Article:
1. Rob Bloomfield 16 December 2014 at 10:15 am

        Thanks for link and informative LL post Amano. Photography and modernism….try Chapter 6 in Jeffrey that you mention in your learning log for the fascinating early 20th C. period. For late modernism John Szarkowski was a towering figure, his short book The Photographer’s Eye was published in 1966 and kind of encapsulates the idea, which is incisively even brutally critiqued in The Contest of Meaning (Ed. Richard Bolton) which also happens to contain many of the core texts from Level 2. Happy Christmas reading (-:

        1. Amano - Photographic Studies 16 December 2014 at 11:08 am

          Thanks Rob Shall dig out the relevant volumes … acquired a reprint of 60 fotos by Laholy Nagy which is an interesting read.

  1. Chris Chadwick 12 December 2014 at 7:12 pm

    I really enjoyed it! It’s only a year or so since I first started to read about Daguerre, Fox-Talbot, Peach Robinson, Fenton and the early pioneers of photography, as well as Steichen, Stieglitz and of course more recent photographers such as Martin Parr and Steve McCurry. It took a while for these names to really mean anything to me, being new to the history of photography. But gradually I have built up a knowledge of the relevance and importance of their work and now to see some of these images on display was like falling in love with a band and then getting to see them play live. Wendy and Rob were very knowledgable and provided very interesting insights into why some of the images were particularly important and it was nice to see their enthusiasm, as this definitely rubbed off on me. My only negative comment was that I felt a little bit rushed, and didn’t feel we had enough time to browse before we sat down for a chat afterwards. We were able to go back into the exhibition afterwards and there was no restriction on our ability to see everything but I think if we’d had a little more time beforehand it might have worked a little better for the discussion. No big deal though. That said, it was a very worthwhile visit; I met a few fellow students and as I said, Wendy and Rob were very knowledgable and approachable. I would definitely recommend the exhibition and would like to applaud the OCA for organising the visit. I’m quite new to photography and I don’t tend to feel comfortable in group events, so for me to say that I enjoyed it is a testament not only to the exhibition itself but also to the tutors and my fellow students.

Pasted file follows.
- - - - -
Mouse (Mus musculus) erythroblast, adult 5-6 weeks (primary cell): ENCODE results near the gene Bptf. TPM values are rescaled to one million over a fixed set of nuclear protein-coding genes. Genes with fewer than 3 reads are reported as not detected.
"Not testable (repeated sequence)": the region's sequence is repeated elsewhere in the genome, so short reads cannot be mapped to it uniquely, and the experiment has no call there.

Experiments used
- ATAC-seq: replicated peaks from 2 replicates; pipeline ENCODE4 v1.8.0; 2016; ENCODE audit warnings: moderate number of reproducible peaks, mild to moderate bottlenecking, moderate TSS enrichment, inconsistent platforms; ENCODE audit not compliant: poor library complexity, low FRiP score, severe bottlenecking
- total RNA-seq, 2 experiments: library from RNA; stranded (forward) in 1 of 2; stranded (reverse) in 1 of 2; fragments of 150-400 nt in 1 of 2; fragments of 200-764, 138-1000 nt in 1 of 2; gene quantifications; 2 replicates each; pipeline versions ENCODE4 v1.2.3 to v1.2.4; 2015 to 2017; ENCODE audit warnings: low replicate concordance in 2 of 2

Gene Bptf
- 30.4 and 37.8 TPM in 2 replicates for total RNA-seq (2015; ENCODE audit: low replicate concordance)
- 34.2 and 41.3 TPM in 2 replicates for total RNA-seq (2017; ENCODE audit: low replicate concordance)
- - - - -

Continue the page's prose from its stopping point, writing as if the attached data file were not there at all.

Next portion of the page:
1. Robert Bloomfield 15 December 2014 at 10:02 am

      Really good to get your feedback Chris and I’ll factor your comment about having more time into my next study visit.

      1. rubidium86 18 December 2014 at 8:27 pm

        My pleasure Rob! Thank you very much for your input on the day. I guess being a bit of a photography noob I might have needed more time to absorb what I was seeing than some of the other students. (And I should have done a bit more research beforehand!) 🙂

  2. Sarah G 13 December 2014 at 10:24 pm

    Have booked to see this next February, really looking forwards to seeing some of these iconic images in person as opposed to in a book or on the web

    1. Amano - Photographic Studies 18 December 2014 at 10:41 am

      Sarah, seeing them for real is what makes this exhibition special even if the selection is not as eclectic as one might be lead to believe!

  3. KIeren 15 December 2014 at 11:38 am

    The featured image (Paul Martin, 1896, Leicester Square, ) was one of my favourites in the show, small but perfectly stunning. Wendy and Rob did a great job with an informative talk and discussion afterwards. This is definitely a show for anyone interested in looking at ‘real’ photographic processes. Wendy made a great comment about the small glass Daguerrotypes looking similar to pictures we would view on a smart phone.